Gargantua and Pantagruel

Author: François Rabelais

Chapter 2.XV.

How Panurge showed a very new way to build the walls of Paris.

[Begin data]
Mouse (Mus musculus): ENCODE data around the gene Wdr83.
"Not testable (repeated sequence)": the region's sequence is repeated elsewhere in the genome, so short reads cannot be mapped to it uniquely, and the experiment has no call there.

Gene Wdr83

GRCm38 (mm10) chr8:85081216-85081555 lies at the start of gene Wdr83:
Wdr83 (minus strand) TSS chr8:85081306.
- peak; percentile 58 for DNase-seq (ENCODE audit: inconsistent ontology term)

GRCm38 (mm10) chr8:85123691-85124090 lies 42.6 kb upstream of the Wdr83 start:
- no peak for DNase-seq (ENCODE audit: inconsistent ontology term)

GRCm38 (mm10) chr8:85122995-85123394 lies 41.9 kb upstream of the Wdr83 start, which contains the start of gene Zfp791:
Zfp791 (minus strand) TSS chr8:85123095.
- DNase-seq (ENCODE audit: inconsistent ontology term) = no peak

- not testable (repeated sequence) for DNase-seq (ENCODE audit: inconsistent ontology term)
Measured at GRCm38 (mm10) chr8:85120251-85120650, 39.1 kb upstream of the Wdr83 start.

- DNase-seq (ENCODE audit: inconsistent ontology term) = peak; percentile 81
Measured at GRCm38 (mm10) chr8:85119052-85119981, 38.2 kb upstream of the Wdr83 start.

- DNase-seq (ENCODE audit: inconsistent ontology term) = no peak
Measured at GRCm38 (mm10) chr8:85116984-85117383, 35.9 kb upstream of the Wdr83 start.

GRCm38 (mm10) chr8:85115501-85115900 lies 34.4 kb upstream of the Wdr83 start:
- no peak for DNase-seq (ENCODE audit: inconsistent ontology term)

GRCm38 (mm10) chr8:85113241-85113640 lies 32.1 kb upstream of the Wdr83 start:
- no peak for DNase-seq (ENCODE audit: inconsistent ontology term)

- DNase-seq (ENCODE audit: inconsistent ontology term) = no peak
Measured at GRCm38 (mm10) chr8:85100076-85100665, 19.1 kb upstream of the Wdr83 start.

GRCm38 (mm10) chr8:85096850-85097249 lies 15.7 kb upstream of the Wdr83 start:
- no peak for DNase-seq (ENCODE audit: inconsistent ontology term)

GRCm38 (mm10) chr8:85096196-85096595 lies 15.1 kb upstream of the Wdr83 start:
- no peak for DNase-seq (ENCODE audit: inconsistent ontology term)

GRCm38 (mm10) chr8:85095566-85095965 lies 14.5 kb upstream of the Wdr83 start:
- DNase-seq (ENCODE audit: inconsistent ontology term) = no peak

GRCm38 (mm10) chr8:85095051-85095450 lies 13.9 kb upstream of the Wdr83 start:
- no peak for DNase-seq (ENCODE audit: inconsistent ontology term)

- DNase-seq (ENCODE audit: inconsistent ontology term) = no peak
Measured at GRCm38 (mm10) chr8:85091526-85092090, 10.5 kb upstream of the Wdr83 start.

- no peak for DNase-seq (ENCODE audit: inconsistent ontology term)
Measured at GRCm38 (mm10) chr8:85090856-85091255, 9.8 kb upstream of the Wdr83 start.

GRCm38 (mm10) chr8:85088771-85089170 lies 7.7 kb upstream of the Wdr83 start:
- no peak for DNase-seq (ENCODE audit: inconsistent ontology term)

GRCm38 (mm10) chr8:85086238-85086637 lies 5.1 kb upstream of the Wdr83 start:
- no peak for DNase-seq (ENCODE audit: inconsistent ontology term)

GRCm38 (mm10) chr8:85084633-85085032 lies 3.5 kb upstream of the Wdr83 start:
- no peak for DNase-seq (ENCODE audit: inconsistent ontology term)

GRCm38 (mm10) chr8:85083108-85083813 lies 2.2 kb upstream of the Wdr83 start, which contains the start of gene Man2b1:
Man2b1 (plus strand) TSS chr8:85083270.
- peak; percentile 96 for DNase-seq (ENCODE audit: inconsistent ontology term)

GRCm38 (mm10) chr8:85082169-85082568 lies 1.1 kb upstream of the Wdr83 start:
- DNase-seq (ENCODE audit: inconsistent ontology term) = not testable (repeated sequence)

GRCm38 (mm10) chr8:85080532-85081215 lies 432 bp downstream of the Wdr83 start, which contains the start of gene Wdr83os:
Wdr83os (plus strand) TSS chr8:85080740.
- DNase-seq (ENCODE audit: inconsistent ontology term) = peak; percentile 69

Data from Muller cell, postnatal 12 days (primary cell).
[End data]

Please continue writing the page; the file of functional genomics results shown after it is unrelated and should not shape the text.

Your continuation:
Pantagruel one day, to refresh himself of his study, went a-walking towards St. Marcel’s suburbs, to see the extravagancy of the Gobeline building, and to taste of their spiced bread. Panurge was with him, having always a flagon under his gown and a good slice of a gammon of bacon; for without this he never went, saying that it was as a yeoman of the guard to him, to preserve his body from harm. Other sword carried he none; and, when Pantagruel would have given him one, he answered that he needed none, for that it would but heat his milt. Yea but, said Epistemon, if thou shouldst be set upon, how wouldst thou defend thyself? With great buskinades or brodkin blows, answered he, provided thrusts were forbidden. At their return, Panurge considered the walls of the city of Paris, and in derision said to Pantagruel, See what fair walls here are! O how strong they are, and well fitted to keep geese in a mew or coop to fatten them! By my beard, they are competently scurvy for such a city as this is; for a cow with one fart would go near to overthrow above six fathoms of them. O my friend, said Pantagruel, dost thou know what Agesilaus said when he was asked why the great city of Lacedaemon was not enclosed with walls? Lo here, said he, the walls of the city! in showing them the inhabitants and citizens thereof, so strong, so well armed, and so expert in military discipline; signifying thereby that there is no wall but of bones, and that towns and cities cannot have a surer wall nor better fortification than the prowess and virtue of the citizens and inhabitants. So is this city so strong, by the great number of warlike people that are in it, that they care not for making any other walls. Besides, whosoever would go about to wall it, as Strasbourg, Orleans, or Ferrara, would find it almost impossible, the cost and charges would be so excessive. Yea but, said Panurge, it is good, nevertheless, to have an outside of stone when we are invaded by our enemies, were it but to ask, Who is below there? As for the enormous expense which you say would be needful for undertaking the great work of walling this city about, if the gentlemen of the town will be pleased to give me a good rough cup of wine, I will show them a pretty, strange, and new way, how they may build them good cheap. How? said Pantagruel. Do not speak of it then, answered Panurge, and I will tell it you. I see that the sine quo nons, kallibistris, or contrapunctums of the women of this country are better cheap than stones. Of them should the walls be built, ranging them in good symmetry by the rules of architecture, and placing the largest in the first ranks, then sloping downwards ridgewise, like the back of an ass. The middle-sized ones must be ranked next, and last of all the least and smallest. This done, there must be a fine little interlacing of them, like points of diamonds, as is to be seen in the great tower of Bourges, with a like number of the nudinnudos, nilnisistandos, and stiff bracmards, that dwell in amongst the claustral codpieces. What devil were able to overthrow such walls? There is no metal like it to resist blows, in so far that, if culverin-shot should come to graze upon it, you would incontinently see distil from thence the blessed fruit of the great pox as small as rain. Beware, in the name of the devils, and hold off. Furthermore, no thunderbolt or lightning would fall upon it. For why? They are all either blest or consecrated. I see but one inconveniency in it. Ho, ho, ha, ha, ha! said Pantagruel, and what is that? It is, that the flies would be so liquorish of them that you would wonder, and would quickly gather there together, and there leave their ordure and excretions, and so all the work would be spoiled. But see how that might be remedied: they must be wiped and made rid of the flies with fair foxtails, or great good viedazes, which are ass-pizzles, of Provence. And to this purpose I will tell you, as we go to supper, a brave example set down by Frater Lubinus, Libro de compotationibus mendicantium.